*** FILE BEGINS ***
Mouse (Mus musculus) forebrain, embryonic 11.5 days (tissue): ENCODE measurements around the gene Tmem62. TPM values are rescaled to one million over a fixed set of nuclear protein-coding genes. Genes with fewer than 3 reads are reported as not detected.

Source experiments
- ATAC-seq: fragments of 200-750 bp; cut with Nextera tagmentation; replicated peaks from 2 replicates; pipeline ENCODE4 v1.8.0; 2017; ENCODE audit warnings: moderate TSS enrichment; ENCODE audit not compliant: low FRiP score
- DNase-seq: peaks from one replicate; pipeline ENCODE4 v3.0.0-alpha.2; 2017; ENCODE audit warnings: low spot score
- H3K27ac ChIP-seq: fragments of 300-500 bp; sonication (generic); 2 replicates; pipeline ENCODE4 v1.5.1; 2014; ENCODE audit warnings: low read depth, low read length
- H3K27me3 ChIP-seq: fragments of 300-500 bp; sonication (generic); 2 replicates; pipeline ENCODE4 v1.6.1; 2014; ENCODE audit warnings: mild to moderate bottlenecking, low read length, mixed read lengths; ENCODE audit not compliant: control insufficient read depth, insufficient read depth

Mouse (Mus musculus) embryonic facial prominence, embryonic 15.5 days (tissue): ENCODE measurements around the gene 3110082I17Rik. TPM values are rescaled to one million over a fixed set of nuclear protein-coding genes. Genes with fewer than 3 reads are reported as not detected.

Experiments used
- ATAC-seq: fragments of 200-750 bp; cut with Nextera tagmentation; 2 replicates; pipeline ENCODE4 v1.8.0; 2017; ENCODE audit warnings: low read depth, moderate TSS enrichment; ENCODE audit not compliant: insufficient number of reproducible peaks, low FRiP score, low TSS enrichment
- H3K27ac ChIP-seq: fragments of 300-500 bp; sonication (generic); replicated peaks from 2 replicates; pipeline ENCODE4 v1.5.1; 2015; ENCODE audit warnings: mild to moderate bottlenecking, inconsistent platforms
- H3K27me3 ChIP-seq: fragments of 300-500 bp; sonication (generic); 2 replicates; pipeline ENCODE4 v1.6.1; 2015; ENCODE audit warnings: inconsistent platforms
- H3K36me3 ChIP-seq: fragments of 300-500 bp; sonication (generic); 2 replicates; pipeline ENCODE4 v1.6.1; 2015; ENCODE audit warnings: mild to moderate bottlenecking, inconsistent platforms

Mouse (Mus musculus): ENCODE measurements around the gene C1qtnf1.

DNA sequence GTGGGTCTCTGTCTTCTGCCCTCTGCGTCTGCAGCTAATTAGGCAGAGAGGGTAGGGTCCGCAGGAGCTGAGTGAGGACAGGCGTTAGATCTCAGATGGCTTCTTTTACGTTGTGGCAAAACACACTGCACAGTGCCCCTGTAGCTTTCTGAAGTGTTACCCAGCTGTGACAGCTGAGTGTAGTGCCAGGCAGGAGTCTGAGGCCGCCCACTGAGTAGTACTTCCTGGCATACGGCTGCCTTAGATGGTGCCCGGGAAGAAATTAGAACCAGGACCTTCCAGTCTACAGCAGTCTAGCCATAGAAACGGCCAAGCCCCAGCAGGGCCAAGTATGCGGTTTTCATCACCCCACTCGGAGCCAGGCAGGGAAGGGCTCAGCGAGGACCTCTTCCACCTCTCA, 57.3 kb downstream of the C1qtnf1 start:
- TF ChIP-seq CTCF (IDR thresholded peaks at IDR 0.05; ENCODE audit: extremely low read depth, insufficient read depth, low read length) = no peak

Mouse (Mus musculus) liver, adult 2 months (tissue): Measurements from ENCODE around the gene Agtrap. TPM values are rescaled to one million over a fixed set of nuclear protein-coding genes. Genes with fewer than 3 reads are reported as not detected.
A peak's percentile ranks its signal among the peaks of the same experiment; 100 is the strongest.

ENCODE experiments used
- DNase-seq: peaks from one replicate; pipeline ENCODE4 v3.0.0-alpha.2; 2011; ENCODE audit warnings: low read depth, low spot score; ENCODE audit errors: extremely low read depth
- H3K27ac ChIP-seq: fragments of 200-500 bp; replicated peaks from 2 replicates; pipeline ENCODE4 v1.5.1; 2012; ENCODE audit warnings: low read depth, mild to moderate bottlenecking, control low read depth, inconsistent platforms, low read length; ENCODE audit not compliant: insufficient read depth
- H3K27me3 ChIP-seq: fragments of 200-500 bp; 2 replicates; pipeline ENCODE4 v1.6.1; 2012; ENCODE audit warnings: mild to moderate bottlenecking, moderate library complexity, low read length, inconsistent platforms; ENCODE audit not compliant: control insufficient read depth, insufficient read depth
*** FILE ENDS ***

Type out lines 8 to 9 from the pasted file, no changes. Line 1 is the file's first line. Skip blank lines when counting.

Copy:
Experiments used
- ATAC-seq: fragments of 200-750 bp; cut with Nextera tagmentation; 2 replicates; pipeline ENCODE4 v1.8.0; 2017; ENCODE audit warnings: low read depth, moderate TSS enrichment; ENCODE audit not compliant: insufficient number of reproducible peaks, low FRiP score, low TSS enrichment